#9 – The Amsterdam


After a couple of very strong efforts at Gulfstream in the spring, Quality Road was considered one of the main contenders for the Kentucky Derby.  His Florida Derby victory earned him the label of “superstar” from track announcer Larry Collmus as he handily dispatched Dunkirk in the final three-sixteenths of a mile.  A series of quarter cracks kept him from being able to run in any of the Triple Crown races and in June it was announced he’d be moving to the stable of Todd Pletcher.  The Amsterdam was his first start since the Florida Derby and it was a rather salty Grade II at the tricky distance of 6.5 furlongs.


Quality Road was sent off the favorite at 7-10 in the field of six and it was quite clear that if the same horse we had all seen at Gulfstream showed up then the other five participants were in trouble.  He had worked well but the only question mark, aside from the layoff, was that the connections’ main goal was the Travers, which begged the question about how fit this strapping son of Elusive Quality would be for this “tightener.” 

By the time August rolled around, Capt. Candyman Can had already accumulated wins in the Hutcheson, Bay Shore, and Matt Winn and was returning off a freshening that trainer Ian Wilkes gave him for the summer.  He had met Quality Road once before in the Fountain of Youth and finished a well-beaten fourth.  However, that event was at a mile and since then the “Captain” had made it clear he excelled at seven furlongs.  His trainer was poised for a breakthrough meet at the Spa and he seemed to have this son of Candy Ride ready to roll.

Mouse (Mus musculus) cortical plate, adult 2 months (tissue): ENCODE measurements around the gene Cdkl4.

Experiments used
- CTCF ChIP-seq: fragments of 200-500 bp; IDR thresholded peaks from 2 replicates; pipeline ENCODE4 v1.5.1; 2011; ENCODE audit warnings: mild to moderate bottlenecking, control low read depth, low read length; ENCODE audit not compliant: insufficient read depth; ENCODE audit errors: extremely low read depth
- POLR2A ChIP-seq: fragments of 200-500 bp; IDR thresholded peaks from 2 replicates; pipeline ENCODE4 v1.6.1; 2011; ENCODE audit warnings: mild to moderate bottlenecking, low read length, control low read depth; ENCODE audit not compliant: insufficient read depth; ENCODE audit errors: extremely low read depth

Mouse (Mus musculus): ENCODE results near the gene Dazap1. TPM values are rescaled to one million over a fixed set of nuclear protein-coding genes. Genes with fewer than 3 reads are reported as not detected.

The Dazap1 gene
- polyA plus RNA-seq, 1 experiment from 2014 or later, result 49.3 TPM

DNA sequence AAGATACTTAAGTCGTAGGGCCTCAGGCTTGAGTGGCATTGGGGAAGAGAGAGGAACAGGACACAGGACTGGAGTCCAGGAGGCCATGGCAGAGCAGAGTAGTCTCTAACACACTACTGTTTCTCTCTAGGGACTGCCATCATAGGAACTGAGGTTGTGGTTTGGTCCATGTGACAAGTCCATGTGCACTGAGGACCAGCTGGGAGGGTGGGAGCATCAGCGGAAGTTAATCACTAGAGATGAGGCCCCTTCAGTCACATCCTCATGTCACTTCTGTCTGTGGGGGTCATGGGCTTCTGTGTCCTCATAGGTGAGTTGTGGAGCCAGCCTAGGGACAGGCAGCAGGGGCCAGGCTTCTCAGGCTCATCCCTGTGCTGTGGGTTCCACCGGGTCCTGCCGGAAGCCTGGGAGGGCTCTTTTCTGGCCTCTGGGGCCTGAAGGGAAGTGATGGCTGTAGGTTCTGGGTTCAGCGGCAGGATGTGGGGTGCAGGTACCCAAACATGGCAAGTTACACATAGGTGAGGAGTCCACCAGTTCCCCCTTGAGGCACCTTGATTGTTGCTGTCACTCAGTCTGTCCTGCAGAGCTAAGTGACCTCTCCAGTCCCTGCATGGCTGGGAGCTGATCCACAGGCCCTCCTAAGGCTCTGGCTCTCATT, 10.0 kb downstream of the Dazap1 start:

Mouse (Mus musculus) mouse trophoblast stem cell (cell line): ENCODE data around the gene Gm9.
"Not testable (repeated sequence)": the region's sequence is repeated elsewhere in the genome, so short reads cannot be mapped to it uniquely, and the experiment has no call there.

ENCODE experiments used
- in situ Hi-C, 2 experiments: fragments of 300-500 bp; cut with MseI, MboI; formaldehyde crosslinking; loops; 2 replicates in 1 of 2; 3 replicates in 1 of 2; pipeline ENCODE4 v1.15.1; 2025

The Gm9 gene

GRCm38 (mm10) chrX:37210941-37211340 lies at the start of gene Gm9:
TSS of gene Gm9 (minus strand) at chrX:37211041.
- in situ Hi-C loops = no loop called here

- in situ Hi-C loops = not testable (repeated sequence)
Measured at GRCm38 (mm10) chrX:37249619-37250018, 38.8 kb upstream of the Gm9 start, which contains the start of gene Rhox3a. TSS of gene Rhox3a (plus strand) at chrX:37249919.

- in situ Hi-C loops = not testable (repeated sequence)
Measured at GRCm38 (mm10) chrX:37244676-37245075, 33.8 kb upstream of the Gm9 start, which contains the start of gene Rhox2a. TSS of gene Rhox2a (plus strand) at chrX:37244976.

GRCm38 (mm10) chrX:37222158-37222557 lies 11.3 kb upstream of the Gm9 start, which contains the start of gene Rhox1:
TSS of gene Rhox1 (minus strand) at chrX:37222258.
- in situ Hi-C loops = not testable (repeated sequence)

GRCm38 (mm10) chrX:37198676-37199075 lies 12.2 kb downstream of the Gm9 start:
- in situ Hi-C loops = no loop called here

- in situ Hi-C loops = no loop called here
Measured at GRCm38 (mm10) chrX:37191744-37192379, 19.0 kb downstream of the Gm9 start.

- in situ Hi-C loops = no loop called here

Everyday Heroes had shown potential early in his 3YO season and he broke through for a decisive win in the Hirsch Jacobs on Preakness Day at Pimlico.  He entered the Amsterdam off of a 3rd place finish in the Woody Stephens and was now in the care of trainer Kiaran McLaughlin after being purchased by Sheikh Mohammed earlier in the summer. 

Custom For Carlos looked like an up and comer as he entered this race off a win in the Jersey Shore at Monmouth where he ran away from the field late and earned a 106 Beyer figure.  He was clearly a late bloomer, the type that often prove very dangerous in the latter part of the year.


As the daunting presence of Quality Road loomed on the outside it was clear that he came back from his injury-induced vacation wearing his running shoes.  He inhaled the leaders in upper stretch and powered away to a 2 1/4 length lead.  Capt. Candyman Can rallied late but was ultimately no match for the winner as he ducked in late to save the place spot.  Based on the way the winner ran there’s no way you can say anyone disappointed, but a bit more was probably expected from Everyday Heroes.  In the chart to the left, courtesy of Daily Racing Form, you’ll notice that Quality Road’s posted final time of 1:13.74 was good for a track record.  The time was adjusted by the New York Racing Association after initially being recorded as .32 seconds faster.


As we recapped yesterday, Quality Road made his 2nd start off the long layoff in the Travers and checked in third behind Summer Bird.  He subsequently fell to Summer Bird again in the Jockey Club Gold Cup and was entered in the Breeders’ Cup Classic only to be scratched at the gate after throwing a tantrum the likes of which we’ve rarely seen in the minutes leading up to a marquee race.


Enjoy Quality Road’s track record-setting performance in the Amsterdam:

See you tomorrow when we continue the countdown with the 8th greatest race in NY in 2009!


One Response to “#9 – The Amsterdam”

  1. Jessica Chapel / Railbird v2 - Racing ‘09, ’00s in Review: The List of Lists Says:

    […] 10 Best NY Races: #10, #9 (Nick […]

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